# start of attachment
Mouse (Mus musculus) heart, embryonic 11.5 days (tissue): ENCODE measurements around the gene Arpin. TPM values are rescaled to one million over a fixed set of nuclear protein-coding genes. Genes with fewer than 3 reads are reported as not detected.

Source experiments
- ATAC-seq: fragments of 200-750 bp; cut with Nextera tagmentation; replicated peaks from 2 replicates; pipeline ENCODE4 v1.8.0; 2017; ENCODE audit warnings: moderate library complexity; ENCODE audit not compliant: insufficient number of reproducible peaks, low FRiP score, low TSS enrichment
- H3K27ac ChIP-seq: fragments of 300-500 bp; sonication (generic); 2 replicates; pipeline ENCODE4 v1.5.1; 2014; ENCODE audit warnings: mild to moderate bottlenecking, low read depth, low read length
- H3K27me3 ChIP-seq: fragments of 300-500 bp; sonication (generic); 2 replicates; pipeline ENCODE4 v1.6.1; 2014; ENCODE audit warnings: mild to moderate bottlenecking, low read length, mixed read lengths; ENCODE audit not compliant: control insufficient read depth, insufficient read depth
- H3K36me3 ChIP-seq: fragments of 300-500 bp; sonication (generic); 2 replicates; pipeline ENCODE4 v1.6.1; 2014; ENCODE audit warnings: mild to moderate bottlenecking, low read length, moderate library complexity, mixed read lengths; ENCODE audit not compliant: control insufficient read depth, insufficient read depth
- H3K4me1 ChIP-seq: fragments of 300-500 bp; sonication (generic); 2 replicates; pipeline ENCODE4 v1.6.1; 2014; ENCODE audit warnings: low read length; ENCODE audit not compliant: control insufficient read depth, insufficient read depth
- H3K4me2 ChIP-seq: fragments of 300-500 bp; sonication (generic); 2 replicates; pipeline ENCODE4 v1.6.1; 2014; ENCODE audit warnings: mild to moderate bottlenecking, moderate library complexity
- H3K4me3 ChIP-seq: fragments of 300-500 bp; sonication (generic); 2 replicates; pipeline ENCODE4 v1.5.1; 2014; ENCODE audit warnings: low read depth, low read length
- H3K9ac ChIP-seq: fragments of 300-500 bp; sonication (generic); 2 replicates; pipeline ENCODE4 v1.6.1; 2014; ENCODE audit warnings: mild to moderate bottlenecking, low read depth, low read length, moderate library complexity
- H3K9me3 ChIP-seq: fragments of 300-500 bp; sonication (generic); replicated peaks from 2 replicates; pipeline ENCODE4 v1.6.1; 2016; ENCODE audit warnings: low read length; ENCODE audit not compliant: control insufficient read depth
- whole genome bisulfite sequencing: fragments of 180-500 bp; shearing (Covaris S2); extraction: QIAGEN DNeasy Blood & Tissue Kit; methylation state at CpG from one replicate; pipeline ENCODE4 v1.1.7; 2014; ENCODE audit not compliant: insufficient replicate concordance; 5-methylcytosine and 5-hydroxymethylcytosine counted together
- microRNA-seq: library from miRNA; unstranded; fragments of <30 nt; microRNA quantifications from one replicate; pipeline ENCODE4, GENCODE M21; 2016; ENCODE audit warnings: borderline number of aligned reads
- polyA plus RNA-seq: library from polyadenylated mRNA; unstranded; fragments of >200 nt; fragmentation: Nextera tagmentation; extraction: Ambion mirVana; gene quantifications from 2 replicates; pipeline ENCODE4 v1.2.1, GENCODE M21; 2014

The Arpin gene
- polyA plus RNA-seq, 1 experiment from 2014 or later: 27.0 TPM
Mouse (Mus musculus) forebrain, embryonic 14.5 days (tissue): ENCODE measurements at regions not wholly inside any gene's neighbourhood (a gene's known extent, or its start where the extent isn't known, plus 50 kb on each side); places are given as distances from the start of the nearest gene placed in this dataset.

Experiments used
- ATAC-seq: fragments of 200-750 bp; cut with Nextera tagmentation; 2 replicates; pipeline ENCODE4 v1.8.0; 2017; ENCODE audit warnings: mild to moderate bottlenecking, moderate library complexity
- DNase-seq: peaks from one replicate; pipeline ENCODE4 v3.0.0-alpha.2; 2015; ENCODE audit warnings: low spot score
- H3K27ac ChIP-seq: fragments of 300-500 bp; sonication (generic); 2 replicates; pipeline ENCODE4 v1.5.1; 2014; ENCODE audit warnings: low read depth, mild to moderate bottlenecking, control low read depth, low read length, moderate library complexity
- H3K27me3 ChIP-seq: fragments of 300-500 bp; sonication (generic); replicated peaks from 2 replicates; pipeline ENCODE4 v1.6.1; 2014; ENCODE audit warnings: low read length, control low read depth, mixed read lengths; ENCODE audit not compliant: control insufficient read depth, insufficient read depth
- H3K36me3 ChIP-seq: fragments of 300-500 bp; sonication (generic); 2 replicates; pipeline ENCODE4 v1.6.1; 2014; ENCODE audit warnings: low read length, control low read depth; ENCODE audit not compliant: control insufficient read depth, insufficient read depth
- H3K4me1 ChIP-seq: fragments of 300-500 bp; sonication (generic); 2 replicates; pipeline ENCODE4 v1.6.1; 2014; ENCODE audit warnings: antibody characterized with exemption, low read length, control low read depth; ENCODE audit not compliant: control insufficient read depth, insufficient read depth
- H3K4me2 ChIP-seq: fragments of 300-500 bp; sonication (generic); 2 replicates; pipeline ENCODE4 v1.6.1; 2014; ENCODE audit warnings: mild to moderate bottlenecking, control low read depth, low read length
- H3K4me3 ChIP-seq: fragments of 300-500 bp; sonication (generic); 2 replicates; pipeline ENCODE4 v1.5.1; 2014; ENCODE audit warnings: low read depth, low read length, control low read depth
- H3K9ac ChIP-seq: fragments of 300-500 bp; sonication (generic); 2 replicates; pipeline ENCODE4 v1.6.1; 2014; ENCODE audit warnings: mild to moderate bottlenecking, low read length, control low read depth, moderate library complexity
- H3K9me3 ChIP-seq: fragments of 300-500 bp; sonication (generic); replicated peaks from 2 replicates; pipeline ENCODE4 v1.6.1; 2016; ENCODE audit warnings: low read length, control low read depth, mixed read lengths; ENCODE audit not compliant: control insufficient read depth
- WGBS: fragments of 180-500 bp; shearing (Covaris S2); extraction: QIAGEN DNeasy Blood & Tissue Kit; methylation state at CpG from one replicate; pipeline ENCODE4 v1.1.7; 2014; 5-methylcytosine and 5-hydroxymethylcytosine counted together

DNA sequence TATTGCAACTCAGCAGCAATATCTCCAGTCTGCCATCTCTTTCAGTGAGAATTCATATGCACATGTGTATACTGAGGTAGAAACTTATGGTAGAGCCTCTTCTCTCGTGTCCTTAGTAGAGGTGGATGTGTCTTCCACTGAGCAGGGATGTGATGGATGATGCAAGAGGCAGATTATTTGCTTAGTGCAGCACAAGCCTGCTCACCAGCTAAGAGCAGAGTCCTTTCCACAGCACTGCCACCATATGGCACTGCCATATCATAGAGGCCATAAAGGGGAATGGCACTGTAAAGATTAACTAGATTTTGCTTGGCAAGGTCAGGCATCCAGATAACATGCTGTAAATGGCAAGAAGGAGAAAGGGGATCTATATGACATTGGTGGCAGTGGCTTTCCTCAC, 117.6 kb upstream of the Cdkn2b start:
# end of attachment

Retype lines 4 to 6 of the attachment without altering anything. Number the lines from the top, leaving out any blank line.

- H3K27ac ChIP-seq: fragments of 300-500 bp; sonication (generic); 2 replicates; pipeline ENCODE4 v1.5.1; 2014; ENCODE audit warnings: mild to moderate bottlenecking, low read depth, low read length
- H3K27me3 ChIP-seq: fragments of 300-500 bp; sonication (generic); 2 replicates; pipeline ENCODE4 v1.6.1; 2014; ENCODE audit warnings: mild to moderate bottlenecking, low read length, mixed read lengths; ENCODE audit not compliant: control insufficient read depth, insufficient read depth
- H3K36me3 ChIP-seq: fragments of 300-500 bp; sonication (generic); 2 replicates; pipeline ENCODE4 v1.6.1; 2014; ENCODE audit warnings: mild to moderate bottlenecking, low read length, moderate library complexity, mixed read lengths; ENCODE audit not compliant: control insufficient read depth, insufficient read depth